When There Is Credit, There Is Debt

Friday, July 13, 2012, 2:00 AM | Leave Comment

The statement – when there is credit, there is debt – cannot be 100% correct. There are folks – very few I might add – who get credit but still they don’t carry debt. And the reason is they pay their debt on time before the due date, excluding mortgage monthly payment.

That I believe is, conceptually, good debt. It directly affects your livelihood as long as you pay the monthly installment regularly and on time.

Having said that , do you know the immensity of debt Americans are under these days – to the tune of over $15 trillion? How the heck can anybody count that? I cannot even comprehend it.

That’s way beyond my, according to the British detective novels author Agatha Christie, little gray cells. However, if you put that money in a sack and put it on my shoulder, I would go straight 6 feet down below – RIP, no more worries then.

In his book Collateral Damaged: The Marketing of Consumer Debt to America, author Charles Geisst outlines the rise of what he calls the “Great American Credit Machine.” The industry’s marketing executives have been adept at framing the conversation, he says, by calling people’s mounting bills “credit” rather than “debt.”

The credit-card companies, in turn, have made it seem like a privilege to hold their cards, a symbol of one’s purchasing power.

So then Americans have created, over the years and decades, a credit machine. Anybody needs money can go to that machines, spin it a few times, and get the credit. At least, that’s what has been the norm of our financial lives thus far.

Charles Geisst raises some interesting points:

  • Debt as commodity

    The availability of credit and in turn debt became a commodity. It’s like we go to a grocery store, pick up a few items off the shelf, pay it with credit and sadly to say some people just even forget about paying back that credit.

    Our debt-to-income ratios kept going higher and with rising state and local taxes thrown on top of it, people’s fixed costs got higher.

  • Debt as Mortgage

    From 2000 and onward, in order to reduce the interest on their credit cards, people were using their home-equity lines to pay off their credit-cards bills. Then, they would congratulate themselves by going out to dinner.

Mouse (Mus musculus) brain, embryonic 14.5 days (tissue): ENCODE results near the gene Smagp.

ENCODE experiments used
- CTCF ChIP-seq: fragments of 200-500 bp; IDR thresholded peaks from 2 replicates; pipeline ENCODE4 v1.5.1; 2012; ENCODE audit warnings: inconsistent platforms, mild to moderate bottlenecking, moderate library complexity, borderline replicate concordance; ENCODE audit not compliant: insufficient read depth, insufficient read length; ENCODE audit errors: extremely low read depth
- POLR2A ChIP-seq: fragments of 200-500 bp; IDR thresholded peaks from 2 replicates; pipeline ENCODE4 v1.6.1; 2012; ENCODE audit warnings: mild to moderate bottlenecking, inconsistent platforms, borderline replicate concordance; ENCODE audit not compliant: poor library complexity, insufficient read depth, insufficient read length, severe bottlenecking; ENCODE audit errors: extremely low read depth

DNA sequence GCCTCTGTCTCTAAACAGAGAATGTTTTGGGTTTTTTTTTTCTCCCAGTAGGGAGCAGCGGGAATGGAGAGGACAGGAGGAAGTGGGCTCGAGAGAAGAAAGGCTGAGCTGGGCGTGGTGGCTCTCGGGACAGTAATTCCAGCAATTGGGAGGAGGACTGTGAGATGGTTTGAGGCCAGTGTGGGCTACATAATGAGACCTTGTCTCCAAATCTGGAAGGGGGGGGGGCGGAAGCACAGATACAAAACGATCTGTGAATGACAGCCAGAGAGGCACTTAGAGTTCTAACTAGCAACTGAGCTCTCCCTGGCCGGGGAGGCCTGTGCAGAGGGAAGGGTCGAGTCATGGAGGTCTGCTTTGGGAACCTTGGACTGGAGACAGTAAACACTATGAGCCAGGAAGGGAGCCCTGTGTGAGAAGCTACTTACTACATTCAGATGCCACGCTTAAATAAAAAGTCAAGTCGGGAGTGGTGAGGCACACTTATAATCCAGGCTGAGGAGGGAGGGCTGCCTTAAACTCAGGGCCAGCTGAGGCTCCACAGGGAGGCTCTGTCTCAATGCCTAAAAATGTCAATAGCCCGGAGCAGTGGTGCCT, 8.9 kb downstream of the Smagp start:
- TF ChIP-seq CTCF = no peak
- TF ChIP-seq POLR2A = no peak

They never realized that they were eating part of their house at the same time. And why would they do that?

    Geisst says people use credit cards as a source of working capital whereas it should be their income. They fund everyday living on their cards.

  • Debt as purchasing power

    Credit became a purchasing power not one’s income. At the end of the day, that credit actually became debt as purchasing power for most Americans.

    Media advertisements paint it as a privilege to be a member. “This shows your purchasing power.” The credit-card companies are also very good at designing statements that can’t be understood.

    So, basically, it has been slick marketing and deceptive billing practices. The new credit card laws should get rid of deceptive practices.

  • Debt as low interest loan

    Is it possible these days? Geisst believes we need to reinstate a national usury law for consumer interest. What would that do? Well! Ideally, it would cap interest so that it doesn’t exceed 12 or 13 percent.

    It will take a few years before people are completely stretched. Unemployment is the straw that will break the camel’s back. The default rates already are twice what they used to be.

  • Debt as credit card

    Geiss believes there are 300 millions of folks – that’s considered to be the total population – who are in debt because of their credit cards in the country, and the average household has about 13 credit cards or four per person.

    The magic is in the numbers. Just before the Depression started in 1929, we had a population of 130 million people, and we had outstanding consumer credit of $6 billion dollars. It’s clear that there’s something going on here. People can’t stop spending.

In a Nutshell
Geisst makes some interesting and strong points. Read the book. But like I have kept saying, reading and getting information is good, but a better thing to do is to change our mindset and our lifestyle about credit and debt.

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